Hierarchical Bayesian models for estimating the extent of plant pest invasions
Stanaway, Mark Andrew (2011) Hierarchical Bayesian models for estimating the extent of plant pest invasions. PhD thesis, Queensland University of Technology.
Plant biosecurity requires statistical tools to interpret field surveillance data in order to manage pest incursions that threaten crop production and trade. Ultimately, management decisions need to be based on the probability that an area is infested or free of a pest. Current informal approaches to delimiting pest extent rely upon expert ecological interpretation of presence / absence data over space and time. Hierarchical Bayesian models provide a cohesive statistical framework that can formally integrate the available information on both pest ecology and data. The overarching method involves constructing an observation model for the surveillance data, conditional on the hidden extent of the pest and uncertain detection sensitivity. The extent of the pest is then modelled as a dynamic invasion process that includes uncertainty in ecological parameters. Modelling approaches to assimilate this information are explored through case studies on spiralling whitefly, Aleurodicus dispersus and red banded mango caterpillar, Deanolis sublimbalis. Markov chain Monte Carlo simulation is used to estimate the probable extent of pests, given the observation and process model conditioned by surveillance data. Statistical methods, based on time-to-event models, are developed to apply hierarchical Bayesian models to early detection programs and to demonstrate area freedom from pests. The value of early detection surveillance programs is demonstrated through an application to interpret surveillance data for exotic plant pests with uncertain spread rates. The model suggests that typical early detection programs provide a moderate reduction in the probability of an area being infested but a dramatic reduction in the expected area of incursions at a given time. Estimates of spiralling whitefly extent are examined at local, district and state-wide scales. The local model estimates the rate of natural spread and the influence of host architecture, host suitability and inspector efficiency. These parameter estimates can support the development of robust surveillance programs. Hierarchical Bayesian models for the human-mediated spread of spiralling whitefly are developed for the colonisation of discrete cells connected by a modified gravity model. By estimating dispersal parameters, the model can be used to predict the extent of the pest over time. An extended model predicts the climate restricted distribution of the pest in Queensland. These novel human-mediated movement models are well suited to demonstrating area freedom at coarse spatio-temporal scales. At finer scales, and in the presence of ecological complexity, exploratory models are developed to investigate the capacity for surveillance information to estimate the extent of red banded mango caterpillar. It is apparent that excessive uncertainty about observation and ecological parameters can impose limits on inference at the scales required for effective management of response programs. The thesis contributes novel statistical approaches to estimating the extent of pests and develops applications to assist decision-making across a range of plant biosecurity surveillance activities. Hierarchical Bayesian modelling is demonstrated as both a useful analytical tool for estimating pest extent and a natural investigative paradigm for developing and focussing biosecurity programs.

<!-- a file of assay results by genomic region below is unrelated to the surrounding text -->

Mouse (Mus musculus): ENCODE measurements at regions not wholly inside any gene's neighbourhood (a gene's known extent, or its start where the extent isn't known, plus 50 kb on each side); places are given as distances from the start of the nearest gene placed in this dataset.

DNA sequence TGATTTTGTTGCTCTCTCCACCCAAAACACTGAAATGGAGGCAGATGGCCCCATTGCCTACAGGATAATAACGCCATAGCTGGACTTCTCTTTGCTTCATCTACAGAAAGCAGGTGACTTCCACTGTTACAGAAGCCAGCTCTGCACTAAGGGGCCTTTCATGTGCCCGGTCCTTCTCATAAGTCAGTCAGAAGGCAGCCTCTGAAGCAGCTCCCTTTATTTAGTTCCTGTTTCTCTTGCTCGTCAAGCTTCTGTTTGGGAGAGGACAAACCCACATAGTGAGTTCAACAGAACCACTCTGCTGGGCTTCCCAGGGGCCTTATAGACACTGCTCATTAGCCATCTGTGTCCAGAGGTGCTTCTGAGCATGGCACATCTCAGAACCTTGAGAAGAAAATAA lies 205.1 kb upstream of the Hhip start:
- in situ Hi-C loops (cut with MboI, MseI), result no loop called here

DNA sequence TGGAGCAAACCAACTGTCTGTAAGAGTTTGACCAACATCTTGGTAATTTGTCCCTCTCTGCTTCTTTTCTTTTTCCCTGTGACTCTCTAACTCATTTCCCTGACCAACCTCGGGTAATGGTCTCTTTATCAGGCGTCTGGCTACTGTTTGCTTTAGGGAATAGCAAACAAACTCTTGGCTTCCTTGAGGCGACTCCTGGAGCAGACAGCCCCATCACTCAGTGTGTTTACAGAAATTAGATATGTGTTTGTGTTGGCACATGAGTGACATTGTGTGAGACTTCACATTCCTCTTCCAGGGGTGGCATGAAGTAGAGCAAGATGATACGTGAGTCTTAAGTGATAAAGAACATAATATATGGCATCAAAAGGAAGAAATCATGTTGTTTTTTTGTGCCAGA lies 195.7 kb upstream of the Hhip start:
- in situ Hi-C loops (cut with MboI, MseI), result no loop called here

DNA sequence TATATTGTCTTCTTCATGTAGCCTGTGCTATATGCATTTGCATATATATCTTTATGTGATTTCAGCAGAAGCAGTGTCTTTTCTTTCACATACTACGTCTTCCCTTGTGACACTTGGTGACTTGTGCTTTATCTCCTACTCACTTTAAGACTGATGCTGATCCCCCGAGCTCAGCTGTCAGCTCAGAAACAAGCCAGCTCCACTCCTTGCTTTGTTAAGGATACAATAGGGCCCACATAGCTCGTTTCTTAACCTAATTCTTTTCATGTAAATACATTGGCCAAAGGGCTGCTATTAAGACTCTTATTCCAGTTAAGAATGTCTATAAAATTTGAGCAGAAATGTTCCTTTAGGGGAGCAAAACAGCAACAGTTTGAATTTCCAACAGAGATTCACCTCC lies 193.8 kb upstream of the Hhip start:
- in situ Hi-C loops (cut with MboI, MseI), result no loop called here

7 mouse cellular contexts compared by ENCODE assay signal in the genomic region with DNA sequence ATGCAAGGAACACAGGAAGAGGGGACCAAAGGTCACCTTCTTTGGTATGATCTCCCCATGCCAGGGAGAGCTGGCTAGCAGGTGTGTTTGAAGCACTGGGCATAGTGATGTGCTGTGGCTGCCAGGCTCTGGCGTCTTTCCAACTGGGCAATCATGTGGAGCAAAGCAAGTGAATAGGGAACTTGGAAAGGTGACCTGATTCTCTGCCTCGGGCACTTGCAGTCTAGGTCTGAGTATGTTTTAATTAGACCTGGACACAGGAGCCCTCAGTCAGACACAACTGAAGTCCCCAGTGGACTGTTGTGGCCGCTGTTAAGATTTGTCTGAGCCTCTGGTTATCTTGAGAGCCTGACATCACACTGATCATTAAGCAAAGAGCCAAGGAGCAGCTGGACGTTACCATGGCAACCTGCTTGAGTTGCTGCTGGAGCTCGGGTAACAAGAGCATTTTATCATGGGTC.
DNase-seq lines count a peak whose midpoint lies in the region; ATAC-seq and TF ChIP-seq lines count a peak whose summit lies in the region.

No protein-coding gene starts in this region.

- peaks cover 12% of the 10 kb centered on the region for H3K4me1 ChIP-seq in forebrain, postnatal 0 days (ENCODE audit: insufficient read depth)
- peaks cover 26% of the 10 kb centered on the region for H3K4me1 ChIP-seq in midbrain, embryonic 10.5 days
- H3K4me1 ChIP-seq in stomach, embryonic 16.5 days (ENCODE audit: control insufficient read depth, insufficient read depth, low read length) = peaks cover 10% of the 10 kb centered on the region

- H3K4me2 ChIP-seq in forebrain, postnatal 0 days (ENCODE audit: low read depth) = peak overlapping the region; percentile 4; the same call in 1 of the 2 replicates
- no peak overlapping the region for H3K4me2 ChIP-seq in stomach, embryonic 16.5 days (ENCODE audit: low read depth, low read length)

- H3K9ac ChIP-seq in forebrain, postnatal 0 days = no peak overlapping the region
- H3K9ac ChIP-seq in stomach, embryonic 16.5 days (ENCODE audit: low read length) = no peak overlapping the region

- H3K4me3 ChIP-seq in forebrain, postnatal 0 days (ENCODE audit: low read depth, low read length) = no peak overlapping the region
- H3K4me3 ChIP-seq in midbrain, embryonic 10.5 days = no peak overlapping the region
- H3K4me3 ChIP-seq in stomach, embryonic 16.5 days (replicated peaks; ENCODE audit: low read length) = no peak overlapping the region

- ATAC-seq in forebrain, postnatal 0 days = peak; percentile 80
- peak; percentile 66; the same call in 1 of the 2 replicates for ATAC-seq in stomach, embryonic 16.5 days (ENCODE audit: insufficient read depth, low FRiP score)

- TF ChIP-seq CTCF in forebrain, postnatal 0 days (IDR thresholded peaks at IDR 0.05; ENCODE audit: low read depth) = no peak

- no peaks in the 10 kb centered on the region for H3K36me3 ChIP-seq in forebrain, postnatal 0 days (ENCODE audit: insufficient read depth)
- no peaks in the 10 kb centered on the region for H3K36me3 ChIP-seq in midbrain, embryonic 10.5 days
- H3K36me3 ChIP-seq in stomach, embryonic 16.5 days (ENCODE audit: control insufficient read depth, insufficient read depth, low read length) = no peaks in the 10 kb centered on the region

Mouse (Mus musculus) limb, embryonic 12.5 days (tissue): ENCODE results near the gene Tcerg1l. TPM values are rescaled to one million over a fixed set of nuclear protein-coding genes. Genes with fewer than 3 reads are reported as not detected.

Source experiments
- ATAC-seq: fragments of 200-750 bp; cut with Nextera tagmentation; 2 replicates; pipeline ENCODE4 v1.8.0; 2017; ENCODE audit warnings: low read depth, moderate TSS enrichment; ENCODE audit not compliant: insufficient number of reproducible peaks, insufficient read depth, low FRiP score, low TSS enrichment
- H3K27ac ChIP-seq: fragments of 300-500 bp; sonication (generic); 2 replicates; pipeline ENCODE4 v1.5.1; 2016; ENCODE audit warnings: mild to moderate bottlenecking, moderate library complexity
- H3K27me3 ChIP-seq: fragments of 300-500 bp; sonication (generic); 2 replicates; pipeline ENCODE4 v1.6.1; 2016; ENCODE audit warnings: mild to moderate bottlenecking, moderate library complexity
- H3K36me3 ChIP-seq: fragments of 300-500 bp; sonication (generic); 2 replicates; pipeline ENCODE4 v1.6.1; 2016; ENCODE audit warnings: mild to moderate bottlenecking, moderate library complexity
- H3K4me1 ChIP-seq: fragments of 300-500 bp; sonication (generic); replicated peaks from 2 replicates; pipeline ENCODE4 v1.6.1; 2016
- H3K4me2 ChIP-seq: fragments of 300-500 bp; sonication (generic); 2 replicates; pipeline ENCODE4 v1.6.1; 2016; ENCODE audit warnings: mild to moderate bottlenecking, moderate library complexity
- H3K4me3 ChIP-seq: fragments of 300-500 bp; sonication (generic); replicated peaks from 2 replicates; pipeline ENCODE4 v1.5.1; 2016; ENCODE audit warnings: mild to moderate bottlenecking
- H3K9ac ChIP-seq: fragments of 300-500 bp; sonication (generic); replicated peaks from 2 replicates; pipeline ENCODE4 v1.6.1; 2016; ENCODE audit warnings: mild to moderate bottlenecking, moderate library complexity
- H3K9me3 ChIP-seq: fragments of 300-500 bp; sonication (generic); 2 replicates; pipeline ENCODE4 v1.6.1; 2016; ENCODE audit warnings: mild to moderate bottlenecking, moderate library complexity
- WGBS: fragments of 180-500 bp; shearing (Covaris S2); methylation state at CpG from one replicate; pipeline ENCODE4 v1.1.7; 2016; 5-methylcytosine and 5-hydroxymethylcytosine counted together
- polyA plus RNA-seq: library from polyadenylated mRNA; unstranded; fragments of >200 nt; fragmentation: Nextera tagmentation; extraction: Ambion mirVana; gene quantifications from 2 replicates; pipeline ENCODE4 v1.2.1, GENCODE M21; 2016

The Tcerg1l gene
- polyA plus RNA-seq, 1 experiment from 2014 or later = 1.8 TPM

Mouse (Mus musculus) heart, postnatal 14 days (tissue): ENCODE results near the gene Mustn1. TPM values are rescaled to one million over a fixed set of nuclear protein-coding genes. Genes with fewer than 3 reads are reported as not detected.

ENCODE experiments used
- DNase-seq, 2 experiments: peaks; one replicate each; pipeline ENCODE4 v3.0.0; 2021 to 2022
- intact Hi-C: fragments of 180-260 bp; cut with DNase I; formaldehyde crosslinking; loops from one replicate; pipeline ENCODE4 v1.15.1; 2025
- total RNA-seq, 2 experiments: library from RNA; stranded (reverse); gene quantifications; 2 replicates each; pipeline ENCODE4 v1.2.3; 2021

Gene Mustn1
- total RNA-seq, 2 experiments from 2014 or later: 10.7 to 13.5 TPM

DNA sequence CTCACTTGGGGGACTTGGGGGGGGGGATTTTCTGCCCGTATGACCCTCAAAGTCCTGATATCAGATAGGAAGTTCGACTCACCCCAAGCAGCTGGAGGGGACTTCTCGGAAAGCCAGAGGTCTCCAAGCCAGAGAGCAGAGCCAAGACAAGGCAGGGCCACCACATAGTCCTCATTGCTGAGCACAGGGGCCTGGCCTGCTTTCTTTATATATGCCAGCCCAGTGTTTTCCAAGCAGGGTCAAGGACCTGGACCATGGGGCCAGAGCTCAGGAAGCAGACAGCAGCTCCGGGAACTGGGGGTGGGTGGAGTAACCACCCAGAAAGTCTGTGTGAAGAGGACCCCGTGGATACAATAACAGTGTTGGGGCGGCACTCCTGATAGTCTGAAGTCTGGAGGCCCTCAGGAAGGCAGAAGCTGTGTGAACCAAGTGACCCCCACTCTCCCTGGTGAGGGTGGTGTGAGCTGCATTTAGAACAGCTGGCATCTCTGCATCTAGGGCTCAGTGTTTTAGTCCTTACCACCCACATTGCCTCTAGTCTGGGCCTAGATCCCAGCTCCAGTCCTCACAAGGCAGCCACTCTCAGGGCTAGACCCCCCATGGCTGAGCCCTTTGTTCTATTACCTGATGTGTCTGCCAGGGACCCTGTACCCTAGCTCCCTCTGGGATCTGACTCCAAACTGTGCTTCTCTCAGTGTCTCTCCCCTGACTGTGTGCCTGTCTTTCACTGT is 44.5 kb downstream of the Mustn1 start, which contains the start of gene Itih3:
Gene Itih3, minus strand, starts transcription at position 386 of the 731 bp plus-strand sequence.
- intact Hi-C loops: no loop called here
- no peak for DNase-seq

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|Item Type:||QUT Thesis (PhD)|
|Supervisor:||Mengersen, Kerrie, Hamilton, Grant, Reeves, Robert, & Whittle, Peter|
|Keywords:||Bayesian inference, hierarchical Bayesian models, plant biosecurity, surveillance, spiraling whitefly, Aleurodicus dispersus, red banded mango caterpillar, Deanolis sublimbalis, quarantine, non-indigenous species, biological invasions, entomology, agriculture, early detection, market access, area freedom, pest free areas, eradication, Markov chain Monte Carlo, detectability, insect disperal, dispersal modelling|
|Divisions:||Past > QUT Faculties & Divisions > Faculty of Science and Technology|
Past > Schools > Mathematical Sciences
|Institution:||Queensland University of Technology|
|Deposited On:||21 Mar 2011 16:28|
|Last Modified:||29 Oct 2011 06:01|
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